Portugal has a diverse musical culture – from the French Provençal strain in the folk music of the north of the country, to Fado, the country’s national musical treasure.
There are two basic styles of Fado: Lisbon and Coimbra. In Lisbon it is always sung by a solo performer, while in Coimbra it is often performed by groups of male university students. They are accompanied by two guitarists, one playing the melody on a twelve-stringed Portuguese guitar (descendant of the English guitar introduced into Portugal by the British community in Porto in the 19th century), and the other supplying the rhythm on the six-stringed viola. The intensely melancholic songs are usually about love, woes, and pains, or express sadness and longing for things that were lost or that were never accomplished, but in Coimbra, it also occasionally contains humor and political undertones.
It was Amalia Rodrigues in the 20th century who made Fado known beyond Portugal, performing all over Europe, Japan, South America, and even in the United States, in New York’s “La Vie en Rose” in the 1950s. She’s been credited with defining the style of the music, and when she died in 1999, the government declared three days of national mourning and awarded her a state funeral. As a national icon, she is buried in Lisbon’s National Pantheon.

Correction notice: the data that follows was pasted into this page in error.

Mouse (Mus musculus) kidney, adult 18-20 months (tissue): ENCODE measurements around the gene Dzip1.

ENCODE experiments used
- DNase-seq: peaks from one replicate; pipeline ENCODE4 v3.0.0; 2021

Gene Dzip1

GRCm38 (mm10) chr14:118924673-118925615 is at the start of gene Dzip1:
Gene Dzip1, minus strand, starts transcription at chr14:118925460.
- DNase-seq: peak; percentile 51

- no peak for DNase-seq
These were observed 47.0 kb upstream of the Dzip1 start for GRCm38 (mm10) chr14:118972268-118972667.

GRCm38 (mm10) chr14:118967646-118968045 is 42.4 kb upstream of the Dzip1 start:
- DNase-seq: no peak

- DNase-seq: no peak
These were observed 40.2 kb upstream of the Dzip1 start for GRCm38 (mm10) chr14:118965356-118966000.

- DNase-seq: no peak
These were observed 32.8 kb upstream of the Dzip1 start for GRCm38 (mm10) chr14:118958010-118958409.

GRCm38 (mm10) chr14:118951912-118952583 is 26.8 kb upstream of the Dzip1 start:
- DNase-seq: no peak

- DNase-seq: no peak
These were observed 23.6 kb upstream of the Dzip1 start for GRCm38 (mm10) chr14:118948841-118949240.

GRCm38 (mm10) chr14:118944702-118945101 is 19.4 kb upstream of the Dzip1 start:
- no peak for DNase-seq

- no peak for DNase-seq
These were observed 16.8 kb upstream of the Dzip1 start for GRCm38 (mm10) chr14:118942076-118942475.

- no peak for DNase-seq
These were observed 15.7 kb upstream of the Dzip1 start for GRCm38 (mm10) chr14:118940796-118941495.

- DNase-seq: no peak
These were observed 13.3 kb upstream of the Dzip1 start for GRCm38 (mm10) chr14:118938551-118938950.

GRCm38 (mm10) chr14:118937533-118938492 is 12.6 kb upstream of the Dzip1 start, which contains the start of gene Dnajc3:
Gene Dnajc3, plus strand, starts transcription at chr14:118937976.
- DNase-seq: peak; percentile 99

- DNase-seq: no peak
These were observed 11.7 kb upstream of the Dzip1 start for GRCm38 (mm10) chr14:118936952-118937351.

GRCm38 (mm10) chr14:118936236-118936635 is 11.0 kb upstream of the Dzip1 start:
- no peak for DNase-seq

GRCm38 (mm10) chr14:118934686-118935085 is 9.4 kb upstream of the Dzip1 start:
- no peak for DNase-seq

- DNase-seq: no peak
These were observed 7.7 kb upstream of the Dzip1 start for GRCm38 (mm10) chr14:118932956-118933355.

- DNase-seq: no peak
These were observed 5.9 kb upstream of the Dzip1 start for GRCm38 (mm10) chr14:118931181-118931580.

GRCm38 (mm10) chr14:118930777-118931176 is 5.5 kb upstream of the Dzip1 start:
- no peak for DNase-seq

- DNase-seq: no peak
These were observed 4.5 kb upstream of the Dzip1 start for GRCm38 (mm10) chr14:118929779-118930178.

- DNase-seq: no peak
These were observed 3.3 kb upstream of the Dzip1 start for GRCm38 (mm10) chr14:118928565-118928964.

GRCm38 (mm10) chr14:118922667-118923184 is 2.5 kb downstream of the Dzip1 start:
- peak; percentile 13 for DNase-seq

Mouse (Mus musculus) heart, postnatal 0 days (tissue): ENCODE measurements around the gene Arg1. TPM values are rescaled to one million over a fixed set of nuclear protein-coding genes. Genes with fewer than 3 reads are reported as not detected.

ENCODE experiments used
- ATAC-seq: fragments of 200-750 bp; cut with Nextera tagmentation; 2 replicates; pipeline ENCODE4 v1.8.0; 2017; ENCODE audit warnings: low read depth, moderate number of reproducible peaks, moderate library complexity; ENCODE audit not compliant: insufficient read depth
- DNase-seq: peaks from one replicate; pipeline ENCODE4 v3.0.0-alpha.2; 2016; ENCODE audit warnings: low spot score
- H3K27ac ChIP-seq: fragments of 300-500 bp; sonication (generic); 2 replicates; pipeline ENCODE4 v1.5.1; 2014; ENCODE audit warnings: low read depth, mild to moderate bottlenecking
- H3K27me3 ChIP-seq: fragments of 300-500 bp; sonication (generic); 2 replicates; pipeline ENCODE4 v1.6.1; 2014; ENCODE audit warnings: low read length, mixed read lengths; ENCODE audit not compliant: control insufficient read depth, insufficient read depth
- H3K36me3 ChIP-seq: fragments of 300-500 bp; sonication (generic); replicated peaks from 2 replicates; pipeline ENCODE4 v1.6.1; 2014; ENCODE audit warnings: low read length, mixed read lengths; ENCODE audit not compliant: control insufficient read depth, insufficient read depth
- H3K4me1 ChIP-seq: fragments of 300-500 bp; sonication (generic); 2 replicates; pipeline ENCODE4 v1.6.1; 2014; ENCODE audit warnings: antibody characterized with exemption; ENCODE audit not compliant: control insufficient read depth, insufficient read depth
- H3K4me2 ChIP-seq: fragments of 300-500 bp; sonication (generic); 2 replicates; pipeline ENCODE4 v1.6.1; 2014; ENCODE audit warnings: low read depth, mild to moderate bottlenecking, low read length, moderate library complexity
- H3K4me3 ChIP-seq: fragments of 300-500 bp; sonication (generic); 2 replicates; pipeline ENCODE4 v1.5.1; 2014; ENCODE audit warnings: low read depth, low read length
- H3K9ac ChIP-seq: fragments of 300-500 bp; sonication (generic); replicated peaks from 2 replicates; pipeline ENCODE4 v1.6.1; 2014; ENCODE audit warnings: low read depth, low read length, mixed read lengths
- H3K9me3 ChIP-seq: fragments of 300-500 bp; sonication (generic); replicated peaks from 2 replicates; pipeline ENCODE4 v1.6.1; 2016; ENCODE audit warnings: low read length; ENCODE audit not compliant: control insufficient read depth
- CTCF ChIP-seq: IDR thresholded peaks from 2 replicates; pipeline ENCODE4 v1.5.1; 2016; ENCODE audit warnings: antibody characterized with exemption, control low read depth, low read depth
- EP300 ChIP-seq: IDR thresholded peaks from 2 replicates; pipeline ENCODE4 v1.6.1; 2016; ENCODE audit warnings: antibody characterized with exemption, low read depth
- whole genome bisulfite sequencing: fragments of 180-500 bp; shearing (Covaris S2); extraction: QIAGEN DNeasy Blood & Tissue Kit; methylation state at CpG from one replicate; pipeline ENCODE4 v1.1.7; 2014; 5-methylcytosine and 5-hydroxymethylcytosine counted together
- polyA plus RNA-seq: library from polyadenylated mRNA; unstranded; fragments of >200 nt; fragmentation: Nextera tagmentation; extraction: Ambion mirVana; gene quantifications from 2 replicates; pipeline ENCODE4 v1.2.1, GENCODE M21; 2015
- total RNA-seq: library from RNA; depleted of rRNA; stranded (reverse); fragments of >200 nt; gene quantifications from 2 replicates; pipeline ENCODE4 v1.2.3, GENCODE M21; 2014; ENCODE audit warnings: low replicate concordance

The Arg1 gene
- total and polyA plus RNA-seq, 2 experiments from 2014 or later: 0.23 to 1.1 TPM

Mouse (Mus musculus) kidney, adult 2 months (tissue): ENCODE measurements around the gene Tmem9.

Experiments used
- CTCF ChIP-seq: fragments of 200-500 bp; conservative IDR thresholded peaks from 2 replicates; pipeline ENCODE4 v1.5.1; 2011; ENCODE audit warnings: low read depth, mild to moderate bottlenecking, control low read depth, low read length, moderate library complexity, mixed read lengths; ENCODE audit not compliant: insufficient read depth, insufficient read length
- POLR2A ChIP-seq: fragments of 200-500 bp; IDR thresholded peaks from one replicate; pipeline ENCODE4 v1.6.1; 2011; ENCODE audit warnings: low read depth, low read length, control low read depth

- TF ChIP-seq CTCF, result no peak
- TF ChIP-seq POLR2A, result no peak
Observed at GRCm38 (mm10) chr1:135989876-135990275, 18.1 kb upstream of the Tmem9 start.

If you are interested in knowing more about the history of Fado, you should visit the Fado Museum.
Alfama is known for its historic relationship with fado and we can provide accommodation in Alfama Patio Hostel. This way you can not only enjoy a historic experience in Lisbon, rich in music and great food, as you’ll also be part of it.